Wednesday, April 11, 2007

A Grandmother's Grief

I started this blog when it looked like I was about to hit a dry spell work-wise, as a means of evading panic and of focusing on the things that keep my heart beating. That dry spell got rained out, and now the trick is finding time to post. Part of the hold up has been that I've been off on an uber-belated luna de miel with the husband in Mexico. While we were away, a letter came from my 97 and a half year old (Nederlands-sprekende) grandmother, whom I adore and who, if you ask me, is the real writer in the family:
I'm interested in your website. Not that I'll ever use it, but you call it "Thuisgemaakt" [ed. note: this means 'homemade']. How did you pick that? Does that have to do with your beer making? I'm horrified that you are into making it....I'm glad [BrewUnc#1] and [BrewUnc#2] finally gave it up. When [BrewUnc#3] comes next week...I'll have a talk with him too.
Oh, Grandma. The beer making continues. A week or so before our trip, the husband and I went on a brewery tour at Sixpoint Craft Ales in Brooklyn. If I didn't already know the basic process, I would have walked out of there pretty confused--our guide, Shane, was an extremely likable, extremely scattered guy who spent a lot of time wrestling with a dubious looking animal he claimed was an Australian Shepherd--but he did take us up into a rooftop storage silo to sample a bunch of different malts, which was helpful.

Unless you really don't drink the stuff, you're probably aware that barley is far and away the foundational beer-making grain within the Western brewing tradition. Malted barley is simply barley that has been moistened and allowed to begin to germinate to tap the rich sugar stores that are within each seed. Before the hull cracks and any sprout emerges, though, the water is drained away and the malted barley is dried, often in the presence of heat. Some temperatures produce just a nice, toasty flavor and warm color; if you pop a few of these seeds in your mouth they taste and crunch a lot like Grape Nuts. To get a darker beer, though, you really have to caramelize those sugars. Seeds of crystal malt, for instance, a key ingredient in black beers, are like sooty little diamonds--but they taste like the sweet crust of creme brulee, not charcoal. These got the husband hankering for something dark, so he suggested I mix up a nice German Bock next, which I did. It fermented while we were away, and last night I kegged it. Attached are pictures of this siphoning process, as well as an important reminder for anyone tempted to ignore the little ones while brewing.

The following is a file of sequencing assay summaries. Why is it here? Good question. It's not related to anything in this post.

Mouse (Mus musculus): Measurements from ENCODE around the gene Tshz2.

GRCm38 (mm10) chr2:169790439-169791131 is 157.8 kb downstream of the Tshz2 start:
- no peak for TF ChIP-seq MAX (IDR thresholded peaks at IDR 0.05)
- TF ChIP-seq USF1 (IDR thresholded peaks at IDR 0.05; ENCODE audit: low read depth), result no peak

You can see from the side of the fermenter that there's a lot of sediment involved, mostly spent yeast at this point. To get a clearer beer and eliminate that telltale homebrewer's silt, many people siphon the beer off of the sludge and into a second fermenting bucket halfway through the fermentation stage. Then they do it again at kegging time, leaving still more sediment behind. I don't understand this, anymore than I ever understood my friend Carmen's reluctance to leave any stray threads or unbound seam allowance that might betray a garment as homemade. (Granted, Carmen is an exceptional seamstress from a long line of exceptional seamstresses, and like these two-staging brewers probably left the ranks of hobbyists before she hit double digits; still and all, like any other mere mortal I enjoy claiming kudos where kudos are due.)

The upshot is that both of my finished batches have been pretty cloudy so far. The one on the left is the Belgian Dubbel; it's been really fizzy from the beginning and is increasingly so as we near the bottom of the keg. I'd been monkeying around with the CO2 feed in the back of the bar and otherwise jostling the kegs as I hooked up Batch 2 (the IPA) on the right, such that the first post-homecoming glass was almost totally opaque and really pretty disgusting. That made me a little more careful to keep the siphon well clear of the bottom as I kegged the Bock. Then, once I'd finished that, I just barely restrained myself from reaching into the bucket with both hands and smearing the sludge over my face and hair. It is so lush and abundant (and of course yeasty smelling) that it has to be good for you. I'd probably wind up with thick, curly black hair if I was consistent about it. And then life would be sweet.

OK, one last note on the kegging process. Before you set the closed keg aside to age, you first hook it up to the CO2 line. There's a little pressure release valve on the top of the keg which you pull after a minute, repeating this process several times to make sure you've expelled all the oxygen that any intrepid little bacteria that may have made it into the brew need to survive. (Botulism is an anaerobic pathogen, but I'm told I'll live longer if I try to avoid this kind of thinking.) We just got back from Mexico, you remember, so what I thought of this time as I pulled the release and the pressurized air squealed out of the keg was nothing less than my favorite sound: you might be curled up on the couch with a book, or strolling around a sultry square at dusk when a passing camote vendor--selling a freshly steamed kind of sweet potato--pulls a similar kind of release, and the whole cart whistles like a train. And then I defy you not to come running.

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